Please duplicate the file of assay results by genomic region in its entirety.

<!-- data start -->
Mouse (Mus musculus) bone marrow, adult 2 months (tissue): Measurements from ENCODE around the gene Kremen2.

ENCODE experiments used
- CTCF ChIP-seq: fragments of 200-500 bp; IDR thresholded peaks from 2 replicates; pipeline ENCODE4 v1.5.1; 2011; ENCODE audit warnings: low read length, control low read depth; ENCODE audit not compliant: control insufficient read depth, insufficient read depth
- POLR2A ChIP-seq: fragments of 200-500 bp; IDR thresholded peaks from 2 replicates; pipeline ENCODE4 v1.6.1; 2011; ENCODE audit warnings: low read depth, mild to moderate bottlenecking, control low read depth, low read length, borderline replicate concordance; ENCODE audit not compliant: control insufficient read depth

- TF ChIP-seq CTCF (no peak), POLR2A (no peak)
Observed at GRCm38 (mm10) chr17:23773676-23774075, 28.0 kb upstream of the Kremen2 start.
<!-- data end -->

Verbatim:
Mouse (Mus musculus) bone marrow, adult 2 months (tissue): Measurements from ENCODE around the gene Kremen2.

ENCODE experiments used
- CTCF ChIP-seq: fragments of 200-500 bp; IDR thresholded peaks from 2 replicates; pipeline ENCODE4 v1.5.1; 2011; ENCODE audit warnings: low read length, control low read depth; ENCODE audit not compliant: control insufficient read depth, insufficient read depth
- POLR2A ChIP-seq: fragments of 200-500 bp; IDR thresholded peaks from 2 replicates; pipeline ENCODE4 v1.6.1; 2011; ENCODE audit warnings: low read depth, mild to moderate bottlenecking, control low read depth, low read length, borderline replicate concordance; ENCODE audit not compliant: control insufficient read depth

- TF ChIP-seq CTCF (no peak), POLR2A (no peak)
Observed at GRCm38 (mm10) chr17:23773676-23774075, 28.0 kb upstream of the Kremen2 start.